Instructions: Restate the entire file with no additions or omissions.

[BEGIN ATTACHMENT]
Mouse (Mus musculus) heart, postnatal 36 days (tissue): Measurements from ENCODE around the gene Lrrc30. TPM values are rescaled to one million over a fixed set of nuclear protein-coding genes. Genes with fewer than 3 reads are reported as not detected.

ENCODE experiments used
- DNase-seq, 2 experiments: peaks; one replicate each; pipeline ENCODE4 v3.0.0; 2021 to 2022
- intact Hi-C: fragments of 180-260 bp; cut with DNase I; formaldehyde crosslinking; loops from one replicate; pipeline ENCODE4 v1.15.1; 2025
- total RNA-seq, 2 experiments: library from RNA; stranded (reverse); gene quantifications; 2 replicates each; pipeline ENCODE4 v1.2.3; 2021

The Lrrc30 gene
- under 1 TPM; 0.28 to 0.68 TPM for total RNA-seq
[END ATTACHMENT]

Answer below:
Mouse (Mus musculus) heart, postnatal 36 days (tissue): Measurements from ENCODE around the gene Lrrc30. TPM values are rescaled to one million over a fixed set of nuclear protein-coding genes. Genes with fewer than 3 reads are reported as not detected.

ENCODE experiments used
- DNase-seq, 2 experiments: peaks; one replicate each; pipeline ENCODE4 v3.0.0; 2021 to 2022
- intact Hi-C: fragments of 180-260 bp; cut with DNase I; formaldehyde crosslinking; loops from one replicate; pipeline ENCODE4 v1.15.1; 2025
- total RNA-seq, 2 experiments: library from RNA; stranded (reverse); gene quantifications; 2 replicates each; pipeline ENCODE4 v1.2.3; 2021

The Lrrc30 gene
- under 1 TPM; 0.28 to 0.68 TPM for total RNA-seq